To answer Brandon Rios’ post-fight question to Max Kellerman: Yes, “Bam Bam” you were a punching bag Saturday night against Manny Pacquiao.
I mean, that’s why Brandon Rios was selected for this co-starring slot in the first place, right?
Brandon Rios is Brandon Rios and that will never change. An “A” fighter in the pocket; A “C-” fighter in every other situation, the Mexican-American battler was just never, under any circumstances, going to beat a guy like Manny Pacquiao. Short of a pro-Rios sniper tucked away in the rafters of the Cotai Arena, Pacquiao was going to leave the ring with his hand raised.
This was a gimme, a soft touch, a softball lobbed right into Manny’s wheelhouse after two years of losses and frustrations. There’s nothing inherently wrong with a soft touch to a fighter who has done more than his fair share to bring big money and big attention to the sport. And for a gimme, Brandon Rios is top notch. Kudos to the matchmakers at Top Rank for finding a young, quality fighter so utterly perfect for the role of heavy bag– although it wasn’t really hard to see the stylistic mismatch ready to unfold with a guy previously befuddled by Richar Abril and Mike Alvarado.
Manny is not “back,” because he never really left us. Saturday was proof of that.
The “it sucks” factor for this promotion. however, was in the overall card and the lack of care in trying to make it entertaining to loyal, hardcore fight fans.
Yes, HELLO to China and it’s all about emerging markets and what not, but at least pretend to care about the fans who have been there through the years and will still be loyal long after the next Chinese government whim decides to distance itself from decadent Western boxing.
And for the record, all hail new money, but taking any sliver of boxing and basing it in the lawless, regulation-proof hustler’s paradise of Macau is a major defeat for those who push for reform and a move away from boxing’s “Red Light District” image.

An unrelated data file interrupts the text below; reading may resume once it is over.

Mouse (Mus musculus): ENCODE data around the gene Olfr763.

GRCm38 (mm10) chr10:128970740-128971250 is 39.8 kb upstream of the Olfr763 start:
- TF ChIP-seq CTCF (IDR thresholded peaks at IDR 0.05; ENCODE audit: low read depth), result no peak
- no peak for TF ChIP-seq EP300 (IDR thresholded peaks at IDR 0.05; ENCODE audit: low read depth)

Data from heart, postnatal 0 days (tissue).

If the sport chooses to move some action to the shadow zone, there’s nothing that can be done, but at least give the fans an entertaining product while exploiting new markets.
Saturday’s undercard was a disgrace.
A rematch of an ESPN2 bout as a pay-per-view co-feature? Billy Dib! C’mon.
Andy Ruiz vs. Tor Hamer? Two sucky rounds of the chubby Ruiz getting slapped around, then Hamer quitting on his stool after a pitiful third. It was such a poor showing that it inspired Hamer’s promoter, Lou DiBella, to release his fighter via Twitter.
Two six-rounders featuring Olympic big shots, Zou Shiming and Felix Verdejo against guys not even worthy of being on the Olympic Village cleaning crew.
It was a sad, pathetic effort with a bloated $60-$70 price tag. Obviously, Top Rank and Bob Arum were looking to cut corners on a show not likely to produce stellar PPV numbers, but it has already been established that Arum and company are geniuses when it comes to matchmaking for making Brandon Rios their punching bag of choice. Why not take that same genius and apply it to making some nice, budget-minded features? Just as most of us knew Pacquiao-Rios would be a mismatch, there was wide recognition that the undercard would likely be painfully awful. Some fans went ahead and bought the show, anyway. They were punished for their loyalty with four snoozers building to a one-sided romp.
Apparently, the media members who made the long, subsidized trip to Macau were treated like kings. Max Boxing’s Radio Rahim even found it necessary to give Top Rank a big, sloppy
blow j public thank you for the accommodations and the way they made him feel “respected.”
Well, the rest of us didn’t get free shrimp cocktails and an extra mint on our pillow. We want to be respected, too. But keep the ego-stroking amenities and bartered access. Respect us by giving us a good show. That’s all we ask.
You can email Paul at firstname.lastname@example.org or just form your own rankings panel and name him no.1 contender to a forever-vacant world champ. Paul is a full member of the Burger King Kids’ Club, a born iconoclast, and an ordained minister in the Universal Life Church.
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